I have the ugliest jacket. Well, maybe not the ugliest jacket, but I'm sure once "jackets that repel the eye" becomes an Olympic event, I could be a contender.
This jacket I speak of isn't "WKRP sport jacket" ugly or "Michael Jackson leather" ugly... no, my particular treasure is "ski jacket" ugly.
Like all fashions that have had their day, my jacket wasn't always hideous. In fact, 'back in the day' it was a one of a kind treasure. Now, when I say 'back in the day' I'm talking about is the 80's when neon colours ruled the slopes and snowboarding was something that only skaters knew about. It was a great time; no one knew what they were doing. It was a time when you were immediately friends with anyone else silly enough to have Sorrels and duct tape strapped onto a glorified skateboard with edges.
So you can imagine the excitement when while shopping for a new jacket, I came upon this eye-catching item. Sure, it looked like a ski jacket... puffy with some green neon. But there on the patch was a snowboarder! Today, the jacket is covered in felt marker scribbles and the Sun Ice logo was long ago altered to say "unic". But the first person to ever put pen to my jacket was none other than Craig 'Burton Air' Kelly.
Craig Kelly was, and will continue to be, my only snowboarding hero. He was also one of the unlucky folks who didn't survive last week's devastating avalanche near Revelstoke. Wearing his autograph on my back 200 days a year, I quickly realized that you either didn't know who he was or you agreed he was the best. Pioneer, visionary, talented ... Craig will forever be known as the first professional snowboarder that brought style to the sport. But his heart was in the bottomless backcountry and true to the nice guy trait, he followed his heart.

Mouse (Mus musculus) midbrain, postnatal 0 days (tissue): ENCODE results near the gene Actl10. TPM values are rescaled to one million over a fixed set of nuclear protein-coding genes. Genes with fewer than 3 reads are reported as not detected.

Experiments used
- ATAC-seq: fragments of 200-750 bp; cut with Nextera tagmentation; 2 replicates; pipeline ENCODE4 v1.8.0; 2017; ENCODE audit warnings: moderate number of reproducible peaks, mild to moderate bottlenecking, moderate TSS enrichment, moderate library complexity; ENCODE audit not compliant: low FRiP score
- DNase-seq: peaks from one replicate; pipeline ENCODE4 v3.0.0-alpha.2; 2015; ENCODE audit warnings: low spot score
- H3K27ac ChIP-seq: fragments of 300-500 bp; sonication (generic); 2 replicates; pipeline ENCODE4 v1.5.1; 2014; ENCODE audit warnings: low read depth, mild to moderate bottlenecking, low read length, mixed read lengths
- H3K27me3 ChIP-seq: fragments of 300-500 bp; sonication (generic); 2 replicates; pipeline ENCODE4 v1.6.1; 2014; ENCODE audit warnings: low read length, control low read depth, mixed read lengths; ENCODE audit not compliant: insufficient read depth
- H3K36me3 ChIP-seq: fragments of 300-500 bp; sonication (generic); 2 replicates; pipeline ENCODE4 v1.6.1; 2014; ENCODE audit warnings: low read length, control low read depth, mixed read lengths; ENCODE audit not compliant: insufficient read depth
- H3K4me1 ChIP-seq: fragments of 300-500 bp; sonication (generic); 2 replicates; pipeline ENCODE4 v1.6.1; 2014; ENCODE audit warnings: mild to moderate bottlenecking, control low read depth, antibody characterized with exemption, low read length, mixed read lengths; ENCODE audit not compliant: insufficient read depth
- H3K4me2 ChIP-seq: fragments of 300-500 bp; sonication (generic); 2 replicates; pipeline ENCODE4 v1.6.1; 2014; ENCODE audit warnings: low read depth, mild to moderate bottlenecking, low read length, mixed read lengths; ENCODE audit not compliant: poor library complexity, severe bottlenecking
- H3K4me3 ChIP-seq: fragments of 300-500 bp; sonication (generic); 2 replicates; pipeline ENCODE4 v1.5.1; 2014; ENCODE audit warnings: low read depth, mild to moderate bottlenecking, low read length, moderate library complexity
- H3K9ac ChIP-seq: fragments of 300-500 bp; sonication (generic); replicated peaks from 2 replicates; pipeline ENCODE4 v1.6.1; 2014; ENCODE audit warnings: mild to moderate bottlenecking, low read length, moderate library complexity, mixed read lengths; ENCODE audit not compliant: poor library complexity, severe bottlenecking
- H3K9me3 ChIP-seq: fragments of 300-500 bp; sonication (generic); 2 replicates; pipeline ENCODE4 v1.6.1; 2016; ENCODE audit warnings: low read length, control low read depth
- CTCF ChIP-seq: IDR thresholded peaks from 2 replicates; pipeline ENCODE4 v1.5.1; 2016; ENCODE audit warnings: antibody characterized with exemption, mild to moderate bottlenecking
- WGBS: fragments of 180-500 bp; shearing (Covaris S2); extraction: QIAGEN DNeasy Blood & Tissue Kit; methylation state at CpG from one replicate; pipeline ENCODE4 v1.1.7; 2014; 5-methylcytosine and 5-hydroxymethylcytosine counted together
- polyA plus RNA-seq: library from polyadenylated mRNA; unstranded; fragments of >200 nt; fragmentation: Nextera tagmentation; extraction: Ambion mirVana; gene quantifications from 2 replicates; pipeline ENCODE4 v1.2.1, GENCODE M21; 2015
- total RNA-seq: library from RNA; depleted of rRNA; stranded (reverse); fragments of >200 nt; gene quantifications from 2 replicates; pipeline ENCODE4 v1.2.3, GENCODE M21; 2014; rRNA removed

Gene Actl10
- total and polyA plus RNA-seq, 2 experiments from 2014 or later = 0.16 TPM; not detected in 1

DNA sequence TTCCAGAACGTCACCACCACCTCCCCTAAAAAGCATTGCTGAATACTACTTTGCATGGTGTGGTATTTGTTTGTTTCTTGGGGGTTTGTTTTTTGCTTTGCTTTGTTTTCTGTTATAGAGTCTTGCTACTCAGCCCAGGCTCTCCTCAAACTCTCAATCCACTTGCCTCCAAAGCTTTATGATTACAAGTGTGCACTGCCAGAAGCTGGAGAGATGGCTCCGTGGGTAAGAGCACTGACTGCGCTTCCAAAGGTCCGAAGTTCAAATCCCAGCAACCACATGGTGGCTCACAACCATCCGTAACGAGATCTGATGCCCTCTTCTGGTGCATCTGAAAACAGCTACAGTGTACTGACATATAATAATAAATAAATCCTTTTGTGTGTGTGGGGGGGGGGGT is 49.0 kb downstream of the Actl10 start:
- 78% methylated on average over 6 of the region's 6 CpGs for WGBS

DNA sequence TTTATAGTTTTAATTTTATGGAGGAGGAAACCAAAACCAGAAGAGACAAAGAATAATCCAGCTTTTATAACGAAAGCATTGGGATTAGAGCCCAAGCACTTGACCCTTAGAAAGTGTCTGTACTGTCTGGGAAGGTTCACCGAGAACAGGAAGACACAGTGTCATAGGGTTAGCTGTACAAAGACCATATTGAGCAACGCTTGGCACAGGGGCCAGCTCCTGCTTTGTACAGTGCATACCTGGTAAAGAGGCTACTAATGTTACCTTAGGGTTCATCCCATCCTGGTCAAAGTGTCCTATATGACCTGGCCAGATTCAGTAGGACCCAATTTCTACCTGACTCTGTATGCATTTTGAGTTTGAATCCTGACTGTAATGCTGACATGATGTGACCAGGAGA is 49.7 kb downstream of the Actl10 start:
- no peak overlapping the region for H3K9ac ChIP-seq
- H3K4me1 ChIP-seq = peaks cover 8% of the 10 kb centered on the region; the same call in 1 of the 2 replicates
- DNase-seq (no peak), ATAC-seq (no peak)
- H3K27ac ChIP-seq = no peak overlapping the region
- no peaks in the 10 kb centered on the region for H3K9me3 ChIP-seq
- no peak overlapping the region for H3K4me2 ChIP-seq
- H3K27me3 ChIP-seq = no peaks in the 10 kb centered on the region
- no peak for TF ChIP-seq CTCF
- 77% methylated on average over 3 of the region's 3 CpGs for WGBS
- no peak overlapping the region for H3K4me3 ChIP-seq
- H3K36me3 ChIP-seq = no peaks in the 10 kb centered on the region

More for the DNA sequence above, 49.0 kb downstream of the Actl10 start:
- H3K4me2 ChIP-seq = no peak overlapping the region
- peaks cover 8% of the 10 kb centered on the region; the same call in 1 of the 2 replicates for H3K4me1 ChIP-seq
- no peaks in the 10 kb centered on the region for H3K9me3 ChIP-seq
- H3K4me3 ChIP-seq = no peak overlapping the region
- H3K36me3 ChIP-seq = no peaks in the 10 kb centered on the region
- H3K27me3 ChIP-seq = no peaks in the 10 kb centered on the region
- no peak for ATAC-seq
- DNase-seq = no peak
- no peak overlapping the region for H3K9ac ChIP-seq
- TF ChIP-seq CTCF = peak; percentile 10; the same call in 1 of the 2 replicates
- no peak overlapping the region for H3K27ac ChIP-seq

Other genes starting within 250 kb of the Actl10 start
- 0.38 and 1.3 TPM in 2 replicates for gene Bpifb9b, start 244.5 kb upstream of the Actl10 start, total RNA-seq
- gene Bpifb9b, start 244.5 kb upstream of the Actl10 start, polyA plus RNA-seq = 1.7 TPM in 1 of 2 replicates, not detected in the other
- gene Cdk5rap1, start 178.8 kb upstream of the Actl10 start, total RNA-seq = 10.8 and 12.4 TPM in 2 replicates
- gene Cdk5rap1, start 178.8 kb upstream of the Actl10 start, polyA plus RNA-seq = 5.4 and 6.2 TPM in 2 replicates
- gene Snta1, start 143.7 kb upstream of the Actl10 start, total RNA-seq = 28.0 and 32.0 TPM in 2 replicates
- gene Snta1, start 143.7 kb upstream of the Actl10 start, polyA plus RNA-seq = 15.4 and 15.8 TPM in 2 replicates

Could it have been prevented? Well, last year the Campbell government was criticized by the Avalanche Association, Justin Trudeau and others when they axed the public avalanche warning system. Thus making Canada the only country in the world that promotes mountain tourism without a publicly-funded avalanche forecasting system. For once though, it appears that this tragedy really was just a horrible accident and not another death we can trace back to tax cuts.
In life, anything worth doing involves a risk. As with any margin of error, the odds get worse the longer you do it. It's ugly math that all backcountry enthusiasts are aware of but few are deterred by.
To some the risk may seem foolish. Even to those who have tasted the sweet nectar of the sport, death is too high a price to pay for carelessness. But to those who are careful, and have experienced the life-changing/mind-blowing/insurmountable pleasure of carving turn after turn in untouched, bottomless powder...
If it's your time to go, you may as well die by touching god. It sure beats falling in the tub.